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Over-achieving Mars probe takes a 'selfie'

How and why did an over-achieving Mars probe take a 'selfie'
Credit: Courtesy University of Colorado – LASP/NASA

KUSA — An over-achieving probe orbiting Mars took a ‘selfie’ to mark its accomplishments.

It’s called the Maven, and it was built in Colorado at Jefferson County-based Lockheed Martin.

It’s the first ever ultraviolet selfie by an orbiting space probe. It was assembled using 21 different images taken by its Imaging Ultraviolet Spectrograph (IUVS) instrument that normally looks at ultraviolet emissions from the Martian upper atmosphere.

Credit: Courtesy University of Colorado-LASP/NASA

The IUVS instrument was built at the Laboratory for Atmospheric and Space Physics (LASP), at the University of Colorado-Boulder. It's mounted on a platform at the end of a 1.2-meter boom, its own ‘selfie stick’.

The selfie is a bit incomplete because its arm, or selfie stick, is too close to the school bus size spacecraft.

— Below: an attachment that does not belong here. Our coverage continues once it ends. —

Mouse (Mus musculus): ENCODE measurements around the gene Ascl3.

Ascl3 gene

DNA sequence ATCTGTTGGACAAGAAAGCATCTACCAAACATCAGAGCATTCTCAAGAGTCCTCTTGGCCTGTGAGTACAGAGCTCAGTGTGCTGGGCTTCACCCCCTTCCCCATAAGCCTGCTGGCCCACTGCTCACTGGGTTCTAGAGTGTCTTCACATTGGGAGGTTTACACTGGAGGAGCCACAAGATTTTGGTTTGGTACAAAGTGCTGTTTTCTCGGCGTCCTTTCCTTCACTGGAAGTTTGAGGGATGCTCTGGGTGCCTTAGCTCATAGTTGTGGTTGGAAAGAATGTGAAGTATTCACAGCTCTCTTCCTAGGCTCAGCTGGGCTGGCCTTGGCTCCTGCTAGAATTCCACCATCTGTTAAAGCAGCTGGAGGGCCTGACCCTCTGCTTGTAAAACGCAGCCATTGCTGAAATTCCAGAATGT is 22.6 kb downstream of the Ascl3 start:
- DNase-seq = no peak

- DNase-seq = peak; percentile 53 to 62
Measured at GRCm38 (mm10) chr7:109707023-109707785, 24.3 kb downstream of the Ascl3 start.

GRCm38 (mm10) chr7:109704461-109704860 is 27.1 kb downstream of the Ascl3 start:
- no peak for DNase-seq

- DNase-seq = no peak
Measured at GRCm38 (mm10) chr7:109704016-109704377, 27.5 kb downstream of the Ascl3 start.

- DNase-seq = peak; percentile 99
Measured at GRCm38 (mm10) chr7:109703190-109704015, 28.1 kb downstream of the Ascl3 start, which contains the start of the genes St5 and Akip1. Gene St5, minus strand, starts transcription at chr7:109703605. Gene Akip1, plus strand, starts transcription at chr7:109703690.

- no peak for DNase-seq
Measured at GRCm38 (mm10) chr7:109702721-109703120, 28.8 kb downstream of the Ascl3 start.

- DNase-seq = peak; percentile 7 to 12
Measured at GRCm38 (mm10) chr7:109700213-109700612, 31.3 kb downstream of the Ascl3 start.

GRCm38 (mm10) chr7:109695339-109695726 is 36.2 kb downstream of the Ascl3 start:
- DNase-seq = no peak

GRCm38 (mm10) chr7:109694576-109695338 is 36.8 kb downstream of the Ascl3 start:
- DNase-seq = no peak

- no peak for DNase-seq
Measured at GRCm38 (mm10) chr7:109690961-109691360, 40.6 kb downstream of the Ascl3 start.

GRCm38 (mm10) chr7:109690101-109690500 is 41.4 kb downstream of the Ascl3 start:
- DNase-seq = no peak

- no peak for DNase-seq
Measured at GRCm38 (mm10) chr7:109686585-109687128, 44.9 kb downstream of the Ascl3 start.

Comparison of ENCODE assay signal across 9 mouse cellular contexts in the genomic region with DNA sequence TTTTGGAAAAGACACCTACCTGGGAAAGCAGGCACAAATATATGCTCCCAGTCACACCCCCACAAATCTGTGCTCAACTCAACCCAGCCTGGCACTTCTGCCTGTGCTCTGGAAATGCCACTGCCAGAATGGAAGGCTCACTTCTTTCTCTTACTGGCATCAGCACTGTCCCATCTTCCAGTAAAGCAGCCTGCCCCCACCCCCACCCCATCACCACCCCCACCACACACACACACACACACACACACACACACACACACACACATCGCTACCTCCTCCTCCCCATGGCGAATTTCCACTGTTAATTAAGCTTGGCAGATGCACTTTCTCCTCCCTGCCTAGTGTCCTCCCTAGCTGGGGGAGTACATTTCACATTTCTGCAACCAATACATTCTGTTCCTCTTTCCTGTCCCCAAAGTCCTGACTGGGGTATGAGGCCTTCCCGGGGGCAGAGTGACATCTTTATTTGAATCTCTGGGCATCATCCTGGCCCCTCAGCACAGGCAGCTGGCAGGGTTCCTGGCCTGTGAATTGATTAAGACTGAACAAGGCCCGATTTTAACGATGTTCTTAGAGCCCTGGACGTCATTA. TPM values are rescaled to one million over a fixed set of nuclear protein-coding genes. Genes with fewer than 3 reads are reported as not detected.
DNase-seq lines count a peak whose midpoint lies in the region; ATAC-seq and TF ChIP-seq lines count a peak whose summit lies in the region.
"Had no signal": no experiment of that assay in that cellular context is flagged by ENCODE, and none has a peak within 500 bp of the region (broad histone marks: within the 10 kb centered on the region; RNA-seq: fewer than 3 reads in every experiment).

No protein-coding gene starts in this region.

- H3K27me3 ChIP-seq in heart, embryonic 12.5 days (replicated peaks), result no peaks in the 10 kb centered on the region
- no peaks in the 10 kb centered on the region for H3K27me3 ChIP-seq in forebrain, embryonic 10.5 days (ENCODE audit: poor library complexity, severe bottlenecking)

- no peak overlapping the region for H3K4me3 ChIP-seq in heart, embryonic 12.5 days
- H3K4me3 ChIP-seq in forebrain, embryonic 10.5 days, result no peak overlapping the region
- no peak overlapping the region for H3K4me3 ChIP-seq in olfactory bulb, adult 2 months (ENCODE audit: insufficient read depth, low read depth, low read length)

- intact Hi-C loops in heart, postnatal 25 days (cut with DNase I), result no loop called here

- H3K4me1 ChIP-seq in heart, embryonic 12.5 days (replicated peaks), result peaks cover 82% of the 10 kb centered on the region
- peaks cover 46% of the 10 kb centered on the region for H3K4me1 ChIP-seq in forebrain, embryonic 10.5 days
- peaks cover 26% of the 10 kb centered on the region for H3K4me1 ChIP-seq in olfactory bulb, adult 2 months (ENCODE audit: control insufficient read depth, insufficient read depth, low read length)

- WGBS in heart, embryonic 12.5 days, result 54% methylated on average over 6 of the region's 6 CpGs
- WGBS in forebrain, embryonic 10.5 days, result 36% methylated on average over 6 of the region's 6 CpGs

Maven's original one-year mission was to measure the atmosphere of Mars and help scientists understand what caused it to be depleted.

Beyond that, Maven’s scheduled responsibility was to support the rovers on the planet, and to relay their information to earth.

The rovers on the planet’s surface have taken selfies before, but scientist never would have seen them on earth without Maven’s transmitter relaying the images.

Scientists have been finding extracurricular work for Maven to do.

In three years of extra work, Maven has discovered proton auroras, witnessed a global dust storm on Mars (something scientists witnessed for the first time) and researched terraforming possibilities on the Red Planet.

Scientistis previously thought there is enough carbon dioxide and other elements trapped in Mars’s ice caps, and regolith, to terraform the planet, which means to repair its atmosphere and make it habitable to humans. But Maven’s data concluded that terraforming Mars is not possible with our current technology.

To mark Maven's impressive accomplishments through 4 years of science, the team allowed a little vanity with this selfie.

“It’s a good example of where sort of science and art intersect,” said Justin Deighan, a research scientist with LASP and assigned to the Maven mission.“It was a lot of fun to do, and hopefully it will touch people in a special way, and kind of give them a feel for, you know it’s fun to do science. We’re not too serious, we like to do cool things.”

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